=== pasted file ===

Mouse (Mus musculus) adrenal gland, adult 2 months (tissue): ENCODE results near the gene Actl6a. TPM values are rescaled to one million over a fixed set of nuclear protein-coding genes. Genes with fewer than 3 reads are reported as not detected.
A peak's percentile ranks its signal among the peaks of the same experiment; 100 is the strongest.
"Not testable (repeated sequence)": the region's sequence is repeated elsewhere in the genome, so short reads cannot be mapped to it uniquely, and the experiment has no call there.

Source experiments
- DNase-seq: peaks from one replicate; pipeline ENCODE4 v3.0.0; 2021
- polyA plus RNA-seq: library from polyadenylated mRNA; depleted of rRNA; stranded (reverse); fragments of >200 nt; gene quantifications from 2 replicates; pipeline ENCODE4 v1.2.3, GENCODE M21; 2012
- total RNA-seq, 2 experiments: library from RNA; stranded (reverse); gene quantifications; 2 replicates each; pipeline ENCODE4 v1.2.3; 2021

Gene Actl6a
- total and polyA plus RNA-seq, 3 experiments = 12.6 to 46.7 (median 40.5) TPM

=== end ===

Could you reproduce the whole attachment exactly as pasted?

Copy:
Mouse (Mus musculus) adrenal gland, adult 2 months (tissue): ENCODE results near the gene Actl6a. TPM values are rescaled to one million over a fixed set of nuclear protein-coding genes. Genes with fewer than 3 reads are reported as not detected.
A peak's percentile ranks its signal among the peaks of the same experiment; 100 is the strongest.
"Not testable (repeated sequence)": the region's sequence is repeated elsewhere in the genome, so short reads cannot be mapped to it uniquely, and the experiment has no call there.

Source experiments
- DNase-seq: peaks from one replicate; pipeline ENCODE4 v3.0.0; 2021
- polyA plus RNA-seq: library from polyadenylated mRNA; depleted of rRNA; stranded (reverse); fragments of >200 nt; gene quantifications from 2 replicates; pipeline ENCODE4 v1.2.3, GENCODE M21; 2012
- total RNA-seq, 2 experiments: library from RNA; stranded (reverse); gene quantifications; 2 replicates each; pipeline ENCODE4 v1.2.3; 2021

Gene Actl6a
- total and polyA plus RNA-seq, 3 experiments = 12.6 to 46.7 (median 40.5) TPM